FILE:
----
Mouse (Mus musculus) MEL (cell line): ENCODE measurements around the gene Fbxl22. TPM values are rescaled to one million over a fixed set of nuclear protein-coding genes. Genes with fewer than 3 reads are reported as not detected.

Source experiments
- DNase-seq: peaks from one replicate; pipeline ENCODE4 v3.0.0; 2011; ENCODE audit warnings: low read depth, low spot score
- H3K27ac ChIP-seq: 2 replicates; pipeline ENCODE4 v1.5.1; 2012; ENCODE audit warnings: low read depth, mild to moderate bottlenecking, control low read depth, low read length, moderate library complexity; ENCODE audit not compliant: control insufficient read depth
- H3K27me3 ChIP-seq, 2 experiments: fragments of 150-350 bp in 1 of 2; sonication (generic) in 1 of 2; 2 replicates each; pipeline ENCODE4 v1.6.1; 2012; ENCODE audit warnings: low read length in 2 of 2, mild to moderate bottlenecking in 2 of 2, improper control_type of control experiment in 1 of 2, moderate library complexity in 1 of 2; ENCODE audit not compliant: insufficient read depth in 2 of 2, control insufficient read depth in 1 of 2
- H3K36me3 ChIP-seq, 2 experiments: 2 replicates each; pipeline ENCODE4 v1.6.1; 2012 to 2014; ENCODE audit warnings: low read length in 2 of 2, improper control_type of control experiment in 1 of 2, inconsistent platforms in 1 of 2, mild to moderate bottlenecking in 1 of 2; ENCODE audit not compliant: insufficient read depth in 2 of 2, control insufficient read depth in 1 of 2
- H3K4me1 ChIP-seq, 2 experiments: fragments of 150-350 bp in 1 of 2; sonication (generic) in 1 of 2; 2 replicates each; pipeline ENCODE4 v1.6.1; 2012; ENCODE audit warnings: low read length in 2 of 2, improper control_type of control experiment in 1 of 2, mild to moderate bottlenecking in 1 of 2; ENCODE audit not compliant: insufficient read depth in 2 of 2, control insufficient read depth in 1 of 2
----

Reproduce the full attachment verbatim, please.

Mouse (Mus musculus) MEL (cell line): ENCODE measurements around the gene Fbxl22. TPM values are rescaled to one million over a fixed set of nuclear protein-coding genes. Genes with fewer than 3 reads are reported as not detected.

Source experiments
- DNase-seq: peaks from one replicate; pipeline ENCODE4 v3.0.0; 2011; ENCODE audit warnings: low read depth, low spot score
- H3K27ac ChIP-seq: 2 replicates; pipeline ENCODE4 v1.5.1; 2012; ENCODE audit warnings: low read depth, mild to moderate bottlenecking, control low read depth, low read length, moderate library complexity; ENCODE audit not compliant: control insufficient read depth
- H3K27me3 ChIP-seq, 2 experiments: fragments of 150-350 bp in 1 of 2; sonication (generic) in 1 of 2; 2 replicates each; pipeline ENCODE4 v1.6.1; 2012; ENCODE audit warnings: low read length in 2 of 2, mild to moderate bottlenecking in 2 of 2, improper control_type of control experiment in 1 of 2, moderate library complexity in 1 of 2; ENCODE audit not compliant: insufficient read depth in 2 of 2, control insufficient read depth in 1 of 2
- H3K36me3 ChIP-seq, 2 experiments: 2 replicates each; pipeline ENCODE4 v1.6.1; 2012 to 2014; ENCODE audit warnings: low read length in 2 of 2, improper control_type of control experiment in 1 of 2, inconsistent platforms in 1 of 2, mild to moderate bottlenecking in 1 of 2; ENCODE audit not compliant: insufficient read depth in 2 of 2, control insufficient read depth in 1 of 2
- H3K4me1 ChIP-seq, 2 experiments: fragments of 150-350 bp in 1 of 2; sonication (generic) in 1 of 2; 2 replicates each; pipeline ENCODE4 v1.6.1; 2012; ENCODE audit warnings: low read length in 2 of 2, improper control_type of control experiment in 1 of 2, mild to moderate bottlenecking in 1 of 2; ENCODE audit not compliant: insufficient read depth in 2 of 2, control insufficient read depth in 1 of 2